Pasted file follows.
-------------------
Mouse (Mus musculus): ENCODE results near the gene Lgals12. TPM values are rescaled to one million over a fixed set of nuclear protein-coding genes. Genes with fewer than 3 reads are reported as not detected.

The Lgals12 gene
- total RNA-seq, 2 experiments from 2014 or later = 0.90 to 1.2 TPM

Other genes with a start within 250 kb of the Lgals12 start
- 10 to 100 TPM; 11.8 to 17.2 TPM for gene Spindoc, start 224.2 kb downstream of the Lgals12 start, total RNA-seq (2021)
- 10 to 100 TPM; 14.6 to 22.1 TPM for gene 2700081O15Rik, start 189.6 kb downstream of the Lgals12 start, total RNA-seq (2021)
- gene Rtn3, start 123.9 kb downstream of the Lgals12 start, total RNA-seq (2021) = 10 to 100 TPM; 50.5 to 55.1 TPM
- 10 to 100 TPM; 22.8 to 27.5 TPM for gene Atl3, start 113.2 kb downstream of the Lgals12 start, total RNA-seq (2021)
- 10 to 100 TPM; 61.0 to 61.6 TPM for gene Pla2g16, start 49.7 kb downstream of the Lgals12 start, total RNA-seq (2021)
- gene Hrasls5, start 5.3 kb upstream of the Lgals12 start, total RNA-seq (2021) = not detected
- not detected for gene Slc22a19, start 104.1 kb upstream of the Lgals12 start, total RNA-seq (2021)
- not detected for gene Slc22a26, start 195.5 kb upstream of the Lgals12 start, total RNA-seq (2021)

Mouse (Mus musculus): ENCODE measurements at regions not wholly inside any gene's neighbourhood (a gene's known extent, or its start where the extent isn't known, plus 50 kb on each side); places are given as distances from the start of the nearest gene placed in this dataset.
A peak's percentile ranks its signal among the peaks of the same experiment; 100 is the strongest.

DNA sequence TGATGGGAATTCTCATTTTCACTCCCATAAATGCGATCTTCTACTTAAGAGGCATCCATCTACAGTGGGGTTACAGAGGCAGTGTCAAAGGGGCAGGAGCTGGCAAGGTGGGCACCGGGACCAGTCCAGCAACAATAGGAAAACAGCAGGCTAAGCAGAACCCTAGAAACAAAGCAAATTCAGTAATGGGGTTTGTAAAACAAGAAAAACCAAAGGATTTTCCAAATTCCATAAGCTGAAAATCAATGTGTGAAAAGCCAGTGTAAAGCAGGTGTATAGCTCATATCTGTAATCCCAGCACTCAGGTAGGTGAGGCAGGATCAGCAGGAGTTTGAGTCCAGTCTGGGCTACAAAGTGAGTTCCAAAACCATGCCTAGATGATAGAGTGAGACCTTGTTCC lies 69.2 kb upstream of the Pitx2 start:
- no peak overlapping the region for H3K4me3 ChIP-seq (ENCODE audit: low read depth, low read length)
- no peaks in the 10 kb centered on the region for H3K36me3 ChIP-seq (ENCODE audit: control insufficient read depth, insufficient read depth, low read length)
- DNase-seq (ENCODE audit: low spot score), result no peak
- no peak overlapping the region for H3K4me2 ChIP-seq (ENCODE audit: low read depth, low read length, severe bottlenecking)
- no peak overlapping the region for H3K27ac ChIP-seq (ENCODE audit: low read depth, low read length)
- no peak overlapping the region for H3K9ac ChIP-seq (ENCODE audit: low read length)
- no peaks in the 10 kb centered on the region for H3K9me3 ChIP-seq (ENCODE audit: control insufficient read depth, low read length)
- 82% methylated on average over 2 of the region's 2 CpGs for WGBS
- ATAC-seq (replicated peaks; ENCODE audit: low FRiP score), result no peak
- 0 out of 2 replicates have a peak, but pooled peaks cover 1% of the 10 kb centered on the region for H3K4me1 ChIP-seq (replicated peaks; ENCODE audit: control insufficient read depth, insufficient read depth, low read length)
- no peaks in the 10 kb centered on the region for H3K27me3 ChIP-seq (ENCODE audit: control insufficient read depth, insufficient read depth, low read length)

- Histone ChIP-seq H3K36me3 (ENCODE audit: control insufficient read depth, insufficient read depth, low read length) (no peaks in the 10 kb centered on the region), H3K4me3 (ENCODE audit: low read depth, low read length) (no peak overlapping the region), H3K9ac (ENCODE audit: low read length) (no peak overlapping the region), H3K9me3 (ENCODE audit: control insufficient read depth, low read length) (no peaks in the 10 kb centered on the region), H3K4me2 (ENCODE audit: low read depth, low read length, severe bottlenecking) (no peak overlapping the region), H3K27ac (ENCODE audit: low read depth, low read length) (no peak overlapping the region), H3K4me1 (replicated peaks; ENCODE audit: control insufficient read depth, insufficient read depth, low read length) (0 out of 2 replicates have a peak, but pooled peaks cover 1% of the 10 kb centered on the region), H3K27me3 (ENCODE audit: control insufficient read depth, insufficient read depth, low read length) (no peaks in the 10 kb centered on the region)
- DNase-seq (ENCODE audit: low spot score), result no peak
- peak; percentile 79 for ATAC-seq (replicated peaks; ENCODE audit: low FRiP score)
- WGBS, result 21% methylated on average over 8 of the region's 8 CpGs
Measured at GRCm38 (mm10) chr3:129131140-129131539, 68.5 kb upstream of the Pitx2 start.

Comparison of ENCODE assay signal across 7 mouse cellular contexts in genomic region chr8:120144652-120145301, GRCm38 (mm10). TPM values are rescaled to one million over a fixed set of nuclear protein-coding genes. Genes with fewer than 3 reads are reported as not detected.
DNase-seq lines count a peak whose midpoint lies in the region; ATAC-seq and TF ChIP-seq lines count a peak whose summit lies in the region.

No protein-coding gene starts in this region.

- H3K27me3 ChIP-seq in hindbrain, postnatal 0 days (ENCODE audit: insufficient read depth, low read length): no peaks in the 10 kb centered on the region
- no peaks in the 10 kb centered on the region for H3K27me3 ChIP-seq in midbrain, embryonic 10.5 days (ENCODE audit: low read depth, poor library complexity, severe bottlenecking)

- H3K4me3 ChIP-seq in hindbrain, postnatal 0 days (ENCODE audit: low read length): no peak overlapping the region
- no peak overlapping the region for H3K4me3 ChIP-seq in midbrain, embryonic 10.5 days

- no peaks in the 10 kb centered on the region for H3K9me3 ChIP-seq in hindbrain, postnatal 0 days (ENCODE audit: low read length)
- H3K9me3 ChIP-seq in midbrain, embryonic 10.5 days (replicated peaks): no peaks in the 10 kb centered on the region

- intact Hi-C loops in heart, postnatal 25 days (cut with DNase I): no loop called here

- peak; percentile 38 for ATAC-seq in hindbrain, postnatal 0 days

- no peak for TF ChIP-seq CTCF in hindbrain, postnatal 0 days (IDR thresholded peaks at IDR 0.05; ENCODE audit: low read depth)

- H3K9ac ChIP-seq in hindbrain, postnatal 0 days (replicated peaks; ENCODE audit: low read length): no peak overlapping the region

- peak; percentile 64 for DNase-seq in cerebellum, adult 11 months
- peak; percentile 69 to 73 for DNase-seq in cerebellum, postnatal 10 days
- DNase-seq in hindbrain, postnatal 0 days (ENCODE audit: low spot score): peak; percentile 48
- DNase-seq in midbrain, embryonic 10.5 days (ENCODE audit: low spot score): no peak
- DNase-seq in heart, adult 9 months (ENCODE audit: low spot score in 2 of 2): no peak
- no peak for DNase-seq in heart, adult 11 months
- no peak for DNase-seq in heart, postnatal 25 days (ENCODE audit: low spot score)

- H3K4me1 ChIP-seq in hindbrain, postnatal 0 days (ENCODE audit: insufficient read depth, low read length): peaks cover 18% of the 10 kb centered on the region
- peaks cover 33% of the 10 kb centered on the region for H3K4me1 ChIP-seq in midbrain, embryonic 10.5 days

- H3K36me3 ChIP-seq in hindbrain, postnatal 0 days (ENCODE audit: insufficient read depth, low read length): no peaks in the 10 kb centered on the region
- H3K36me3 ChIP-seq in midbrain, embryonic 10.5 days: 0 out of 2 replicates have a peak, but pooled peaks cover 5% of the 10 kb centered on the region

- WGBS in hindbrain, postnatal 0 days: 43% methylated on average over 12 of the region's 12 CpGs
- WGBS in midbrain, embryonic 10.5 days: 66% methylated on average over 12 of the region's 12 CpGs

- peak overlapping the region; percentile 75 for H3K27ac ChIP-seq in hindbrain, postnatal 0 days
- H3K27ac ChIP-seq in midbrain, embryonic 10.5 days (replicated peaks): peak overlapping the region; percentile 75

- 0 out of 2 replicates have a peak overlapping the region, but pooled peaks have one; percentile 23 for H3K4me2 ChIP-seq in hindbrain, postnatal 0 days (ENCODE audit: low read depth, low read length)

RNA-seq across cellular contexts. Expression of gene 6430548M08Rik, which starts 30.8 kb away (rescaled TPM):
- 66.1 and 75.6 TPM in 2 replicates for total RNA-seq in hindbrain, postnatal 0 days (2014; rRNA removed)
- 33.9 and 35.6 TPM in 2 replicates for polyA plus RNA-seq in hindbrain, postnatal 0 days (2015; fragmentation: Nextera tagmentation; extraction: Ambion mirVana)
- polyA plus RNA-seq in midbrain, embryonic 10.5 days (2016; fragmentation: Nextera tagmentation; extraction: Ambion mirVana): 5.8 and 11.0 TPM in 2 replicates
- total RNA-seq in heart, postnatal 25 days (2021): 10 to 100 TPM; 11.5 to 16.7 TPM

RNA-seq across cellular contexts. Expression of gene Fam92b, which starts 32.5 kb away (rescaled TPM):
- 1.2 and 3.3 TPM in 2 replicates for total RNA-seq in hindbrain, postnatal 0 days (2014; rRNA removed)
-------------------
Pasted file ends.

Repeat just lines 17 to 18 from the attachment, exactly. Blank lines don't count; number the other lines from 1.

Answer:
- no peaks in the 10 kb centered on the region for H3K36me3 ChIP-seq (ENCODE audit: control insufficient read depth, insufficient read depth, low read length)
- DNase-seq (ENCODE audit: low spot score), result no peak